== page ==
Skip to main content

Critically assess the strengths and weaknesses of personal construct theory’s contribution to our understanding of individual differences in personality

Milton, Damian (2010) Critically assess the strengths and weaknesses of personal construct theory’s contribution to our understanding of individual differences in personality. Open University. (Unpublished)

Abstract

The topic of ‘individual differences’ in personality has fascinated psychologists since the inception of the subject and indeed within philosophy for thousands of years. Throughout history, personality was conceived of in terms of ‘types’, perhaps the earliest being those of Hippocrates in Ancient Greece, who divided people into categories: choleric, melancholic, phlegmatic and sanguine; based upon a scientifically naïve notion of an excess or lack of ‘bodily humours’. Butt (2007) explains how contemporary theories regarding individual differences in personality grew from three dominant psychological traditions: Experimental, Psychometric and Clinical. All of these strands of thought are interested in the individual differences that people express, in terms of behaviour and what is commonly perceived as ‘personality’. The experimental tradition, often argued to be the dominant one within 20th century psychology began with behaviourist theories, before being surpassed by cognitive theories in the latter half of the century. The psychometric tradition originated in attempts to measure cognitive abilities such as intelligence, establishing ‘traits’, ways in which individuals could be said to differ from one another. This essay however, concentrates on the challenge to these theories made by Personal Construct Theory (PCT), which developed from within the clinical tradition and the work of George Kelly (1955, cited in Salmon, 2003). PCT will be contrasted with the work of Eysenck and Rachman (1965) who exemplify the psychometric tradition of ‘trait theories’, in order to tease out the strengths and weaknesses of adopting a PCT position, in terms of both its underlying theory and methodological applications.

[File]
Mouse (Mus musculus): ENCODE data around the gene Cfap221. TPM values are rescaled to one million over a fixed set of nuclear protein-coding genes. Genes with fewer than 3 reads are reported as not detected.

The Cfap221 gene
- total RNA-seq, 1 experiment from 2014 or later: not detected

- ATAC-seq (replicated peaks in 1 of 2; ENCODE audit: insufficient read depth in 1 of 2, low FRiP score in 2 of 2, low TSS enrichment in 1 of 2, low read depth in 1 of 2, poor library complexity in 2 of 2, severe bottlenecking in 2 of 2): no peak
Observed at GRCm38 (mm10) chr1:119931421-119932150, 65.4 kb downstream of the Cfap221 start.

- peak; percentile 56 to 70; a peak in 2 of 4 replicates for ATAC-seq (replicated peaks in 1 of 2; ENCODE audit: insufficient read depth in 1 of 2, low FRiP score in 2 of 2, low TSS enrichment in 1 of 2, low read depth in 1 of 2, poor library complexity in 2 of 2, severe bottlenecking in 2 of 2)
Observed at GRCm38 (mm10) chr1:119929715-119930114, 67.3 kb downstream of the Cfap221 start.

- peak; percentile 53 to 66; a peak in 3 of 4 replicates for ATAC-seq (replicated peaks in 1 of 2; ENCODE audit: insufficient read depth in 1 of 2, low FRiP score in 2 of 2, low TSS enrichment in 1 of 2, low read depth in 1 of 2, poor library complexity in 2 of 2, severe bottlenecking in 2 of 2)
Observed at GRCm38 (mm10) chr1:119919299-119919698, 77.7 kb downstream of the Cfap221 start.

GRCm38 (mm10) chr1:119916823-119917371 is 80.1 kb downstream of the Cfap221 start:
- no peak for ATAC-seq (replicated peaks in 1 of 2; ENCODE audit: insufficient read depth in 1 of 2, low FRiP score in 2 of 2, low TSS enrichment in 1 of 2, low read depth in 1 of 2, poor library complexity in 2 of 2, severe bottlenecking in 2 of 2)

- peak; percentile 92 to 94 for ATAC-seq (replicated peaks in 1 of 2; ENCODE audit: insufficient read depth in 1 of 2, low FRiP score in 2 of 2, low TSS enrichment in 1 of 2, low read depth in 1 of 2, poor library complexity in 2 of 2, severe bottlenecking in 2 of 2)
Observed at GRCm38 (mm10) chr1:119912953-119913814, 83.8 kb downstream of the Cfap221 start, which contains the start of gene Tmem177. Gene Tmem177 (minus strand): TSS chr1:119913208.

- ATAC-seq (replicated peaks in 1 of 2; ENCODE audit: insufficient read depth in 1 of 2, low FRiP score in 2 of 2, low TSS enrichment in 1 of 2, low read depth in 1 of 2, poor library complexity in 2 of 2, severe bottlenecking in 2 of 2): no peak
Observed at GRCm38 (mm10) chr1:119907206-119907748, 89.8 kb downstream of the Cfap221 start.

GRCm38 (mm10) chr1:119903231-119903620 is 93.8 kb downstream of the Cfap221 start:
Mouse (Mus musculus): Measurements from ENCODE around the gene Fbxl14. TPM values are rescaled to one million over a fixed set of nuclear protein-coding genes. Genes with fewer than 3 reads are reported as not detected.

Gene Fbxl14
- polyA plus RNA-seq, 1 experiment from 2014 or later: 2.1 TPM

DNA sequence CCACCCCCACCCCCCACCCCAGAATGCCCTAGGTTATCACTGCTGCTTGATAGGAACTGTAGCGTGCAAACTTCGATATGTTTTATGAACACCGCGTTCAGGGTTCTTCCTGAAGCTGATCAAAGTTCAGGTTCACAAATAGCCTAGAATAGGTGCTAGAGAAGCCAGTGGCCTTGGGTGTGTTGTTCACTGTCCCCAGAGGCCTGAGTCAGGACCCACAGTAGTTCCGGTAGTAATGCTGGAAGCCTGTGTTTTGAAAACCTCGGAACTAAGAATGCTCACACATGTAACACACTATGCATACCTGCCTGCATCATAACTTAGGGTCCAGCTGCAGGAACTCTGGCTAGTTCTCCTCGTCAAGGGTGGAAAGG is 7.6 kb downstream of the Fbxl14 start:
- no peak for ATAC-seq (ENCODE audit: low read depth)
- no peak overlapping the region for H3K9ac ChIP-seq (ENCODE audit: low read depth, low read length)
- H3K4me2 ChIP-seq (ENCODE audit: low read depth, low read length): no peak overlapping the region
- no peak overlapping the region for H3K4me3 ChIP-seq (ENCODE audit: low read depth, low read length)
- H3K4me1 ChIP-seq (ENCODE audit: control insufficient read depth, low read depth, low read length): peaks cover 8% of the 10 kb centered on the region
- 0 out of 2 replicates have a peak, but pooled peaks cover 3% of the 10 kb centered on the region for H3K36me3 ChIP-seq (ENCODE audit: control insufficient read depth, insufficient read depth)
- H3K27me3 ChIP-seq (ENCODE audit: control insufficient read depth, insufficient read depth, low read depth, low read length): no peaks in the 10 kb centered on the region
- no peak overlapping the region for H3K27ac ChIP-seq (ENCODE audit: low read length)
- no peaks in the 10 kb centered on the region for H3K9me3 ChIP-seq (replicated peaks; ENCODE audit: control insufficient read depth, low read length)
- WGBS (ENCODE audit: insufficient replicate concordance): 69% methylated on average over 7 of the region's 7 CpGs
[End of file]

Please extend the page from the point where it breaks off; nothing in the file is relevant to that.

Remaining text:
Item Type: Other
Uncontrolled keywords: PCT, Personality, Psychometric, Discourse
Divisions: Faculties > Social Sciences > School of Social Policy Sociology and Social Research > Tizard
Depositing User: Damian Milton
Date Deposited: 14 Aug 2017 16:44 UTC
Last Modified: 06 Feb 2020 04:16 UTC
Resource URI: https://kar.kent.ac.uk/id/eprint/62725 (The current URI for this page, for reference purposes)
Milton, Damian: https://orcid.org/0000-0003-3825-6194
  • Depositors only (login required):

Downloads

Downloads per month over past year